Jonathan Gillham, PwC chief economist, warned that, despite the better-than-expected figures for the end of last year, there was still “much to do” to get the economy back on track.

He said: “Key sectors such as retail and accommodation are still struggling significantly and this is having a serious impact on employees and business owners.”

The detailed figures underlined how uneven the pandemic’s impact has been. In December, 44 manufacturing industries surpassed their pre-Covid production levels. Over the same period, output in accommodation and food services – which includes hotels, restaurants and caterers – was down 55.6 per cent.

That gives Rishi Sunak, the chancellor, a difficult task as he prepares for the Budget on 3 March as support measures such as the furlough scheme and business rates holiday are set to end in April.


The chancellor said the economy had experienced a “serious shock” and lockdown measures continued to have a serious impact on people and businesses.

Mr Sunak added: “That’s why my focus remains fixed on doing everything we can to protect jobs, businesses and livelihoods.

“At the Budget I will set out the next stage of our plan for jobs, and the support we’ll provide through the next phase of pandemic.”

Labour’s shadow chancellor, Annelise Dodds, called on the government to act now rather than waiting until next month.

Ms Dodds said: “Businesses can’t wait any longer. We need a smarter furlough scheme that offers certainty beyond April, alongside an extension to the business rates holiday and the vital VAT reduction for hospitality and tourism to give businesses breathing space.

“This crisis has pulled back the curtain on the Conservatives’ insecure economy. We need to rebuild stronger, putting in place the foundations for a better, more secure future.”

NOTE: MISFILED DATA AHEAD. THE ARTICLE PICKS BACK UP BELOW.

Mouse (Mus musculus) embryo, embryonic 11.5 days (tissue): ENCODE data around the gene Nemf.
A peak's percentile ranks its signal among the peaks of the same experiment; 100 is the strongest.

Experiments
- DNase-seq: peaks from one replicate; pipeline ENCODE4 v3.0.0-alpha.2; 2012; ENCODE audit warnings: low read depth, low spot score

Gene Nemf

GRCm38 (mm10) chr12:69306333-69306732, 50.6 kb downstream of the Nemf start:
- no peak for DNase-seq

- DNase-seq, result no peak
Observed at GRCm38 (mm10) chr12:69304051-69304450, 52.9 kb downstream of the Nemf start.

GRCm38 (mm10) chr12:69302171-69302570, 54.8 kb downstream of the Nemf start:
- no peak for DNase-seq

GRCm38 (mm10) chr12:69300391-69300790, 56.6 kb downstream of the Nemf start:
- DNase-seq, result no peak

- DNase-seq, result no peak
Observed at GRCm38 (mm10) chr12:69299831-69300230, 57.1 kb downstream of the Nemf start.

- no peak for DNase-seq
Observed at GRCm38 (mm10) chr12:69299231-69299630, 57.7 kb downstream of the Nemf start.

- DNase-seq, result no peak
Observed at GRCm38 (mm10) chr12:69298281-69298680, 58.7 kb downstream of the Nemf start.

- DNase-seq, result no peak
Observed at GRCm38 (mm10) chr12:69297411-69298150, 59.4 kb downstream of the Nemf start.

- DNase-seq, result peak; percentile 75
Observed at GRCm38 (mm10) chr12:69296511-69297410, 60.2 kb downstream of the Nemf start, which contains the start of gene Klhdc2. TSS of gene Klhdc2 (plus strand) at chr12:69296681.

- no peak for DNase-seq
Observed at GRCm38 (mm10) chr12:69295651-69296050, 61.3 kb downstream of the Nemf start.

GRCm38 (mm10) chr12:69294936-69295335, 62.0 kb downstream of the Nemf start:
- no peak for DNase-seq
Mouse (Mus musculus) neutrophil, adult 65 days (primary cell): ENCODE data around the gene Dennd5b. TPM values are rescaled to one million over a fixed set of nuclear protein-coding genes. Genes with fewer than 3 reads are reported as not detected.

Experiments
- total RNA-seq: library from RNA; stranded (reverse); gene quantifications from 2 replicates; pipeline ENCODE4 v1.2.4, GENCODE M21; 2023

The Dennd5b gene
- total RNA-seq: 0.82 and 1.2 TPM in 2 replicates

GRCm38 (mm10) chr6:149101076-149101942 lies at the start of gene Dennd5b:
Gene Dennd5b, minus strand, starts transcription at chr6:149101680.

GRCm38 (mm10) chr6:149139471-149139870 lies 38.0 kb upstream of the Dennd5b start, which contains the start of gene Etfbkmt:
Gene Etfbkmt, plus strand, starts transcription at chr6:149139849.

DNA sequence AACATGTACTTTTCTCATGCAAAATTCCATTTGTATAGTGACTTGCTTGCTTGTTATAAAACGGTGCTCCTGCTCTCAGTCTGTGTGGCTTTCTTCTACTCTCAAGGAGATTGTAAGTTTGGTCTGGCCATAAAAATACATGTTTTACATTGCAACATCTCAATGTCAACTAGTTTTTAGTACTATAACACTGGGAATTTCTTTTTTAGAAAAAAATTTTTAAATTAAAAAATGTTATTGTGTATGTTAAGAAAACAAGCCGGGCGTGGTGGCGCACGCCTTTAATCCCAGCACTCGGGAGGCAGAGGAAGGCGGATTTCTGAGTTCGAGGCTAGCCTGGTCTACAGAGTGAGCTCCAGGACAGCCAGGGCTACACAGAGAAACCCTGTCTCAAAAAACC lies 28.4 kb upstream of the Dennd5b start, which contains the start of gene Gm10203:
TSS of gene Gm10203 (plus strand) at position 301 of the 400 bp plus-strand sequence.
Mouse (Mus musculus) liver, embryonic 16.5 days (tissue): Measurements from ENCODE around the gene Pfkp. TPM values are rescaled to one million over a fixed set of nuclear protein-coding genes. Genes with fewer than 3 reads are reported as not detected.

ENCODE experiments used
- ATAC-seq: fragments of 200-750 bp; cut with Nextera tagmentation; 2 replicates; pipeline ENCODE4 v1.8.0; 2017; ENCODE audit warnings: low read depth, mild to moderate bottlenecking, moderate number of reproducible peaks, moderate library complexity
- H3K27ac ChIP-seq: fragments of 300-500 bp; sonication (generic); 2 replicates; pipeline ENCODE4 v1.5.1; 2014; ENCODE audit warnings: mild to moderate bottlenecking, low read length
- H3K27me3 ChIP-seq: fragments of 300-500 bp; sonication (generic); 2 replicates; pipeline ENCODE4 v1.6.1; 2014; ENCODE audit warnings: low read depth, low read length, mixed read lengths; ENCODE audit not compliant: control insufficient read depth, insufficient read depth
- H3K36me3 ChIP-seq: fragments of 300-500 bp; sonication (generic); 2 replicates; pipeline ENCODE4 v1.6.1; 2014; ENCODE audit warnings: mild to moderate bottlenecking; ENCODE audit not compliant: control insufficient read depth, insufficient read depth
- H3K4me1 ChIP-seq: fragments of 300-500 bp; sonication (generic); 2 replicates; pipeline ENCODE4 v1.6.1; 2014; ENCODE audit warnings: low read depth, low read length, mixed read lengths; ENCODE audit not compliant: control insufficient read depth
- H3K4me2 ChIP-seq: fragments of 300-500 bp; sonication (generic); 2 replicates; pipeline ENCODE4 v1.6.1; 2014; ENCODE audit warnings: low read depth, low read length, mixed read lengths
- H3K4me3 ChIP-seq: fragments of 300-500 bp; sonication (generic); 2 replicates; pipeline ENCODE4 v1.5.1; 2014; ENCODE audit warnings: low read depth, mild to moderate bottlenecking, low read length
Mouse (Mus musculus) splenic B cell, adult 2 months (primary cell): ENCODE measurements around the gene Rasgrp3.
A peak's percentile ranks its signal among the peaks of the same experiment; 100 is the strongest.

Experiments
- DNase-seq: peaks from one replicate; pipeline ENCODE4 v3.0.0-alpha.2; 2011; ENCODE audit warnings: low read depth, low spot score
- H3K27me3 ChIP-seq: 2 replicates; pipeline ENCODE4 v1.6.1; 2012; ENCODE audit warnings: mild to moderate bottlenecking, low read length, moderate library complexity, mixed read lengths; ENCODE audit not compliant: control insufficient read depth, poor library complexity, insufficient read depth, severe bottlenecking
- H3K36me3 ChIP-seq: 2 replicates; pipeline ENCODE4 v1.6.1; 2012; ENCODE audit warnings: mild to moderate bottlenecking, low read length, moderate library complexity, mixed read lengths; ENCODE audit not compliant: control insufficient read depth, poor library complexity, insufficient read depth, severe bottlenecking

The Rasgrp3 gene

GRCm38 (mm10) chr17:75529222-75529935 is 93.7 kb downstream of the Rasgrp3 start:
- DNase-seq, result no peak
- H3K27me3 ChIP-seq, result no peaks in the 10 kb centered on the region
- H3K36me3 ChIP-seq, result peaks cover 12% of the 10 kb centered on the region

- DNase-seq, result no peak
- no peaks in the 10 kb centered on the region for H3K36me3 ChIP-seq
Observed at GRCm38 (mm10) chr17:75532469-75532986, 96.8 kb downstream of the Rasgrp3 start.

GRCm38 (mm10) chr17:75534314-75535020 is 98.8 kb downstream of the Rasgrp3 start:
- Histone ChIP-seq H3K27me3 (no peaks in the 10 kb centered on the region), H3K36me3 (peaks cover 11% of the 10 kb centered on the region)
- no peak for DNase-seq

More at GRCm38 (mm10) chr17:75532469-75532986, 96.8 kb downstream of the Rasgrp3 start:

Separate data showed that the trade deficit (exports minus imports) increased, partly due to imports of vaccine from Belgium, home to Pfizer’s main Covid-19 vaccine factory.

Britain received 22 deliveries of the Pfizer and BioNTech vaccine by 25 December.

Manufacturers also increased imports of components prior to 31 December, the end of the Brexit transition period.

Total imports increased by £11.6bn, while exports increased by £0.7billion.

Trades Union Congress general secretary Frances O’Grady called for the furlough scheme, which has supported about 10 million jobs through the pandemic, to be extended.

She said: “Millions of people’s jobs hang in the balance. It’s time to end the uncertainty and anxiety. The chancellor must urgently extend full furlough support to the end of the year to keep jobs safe.

“And he must cancel the pay freeze that is due to hit millions of key workers in April. The last thing our businesses and high streets need is to have consumer spending held down when they are trying to recover.”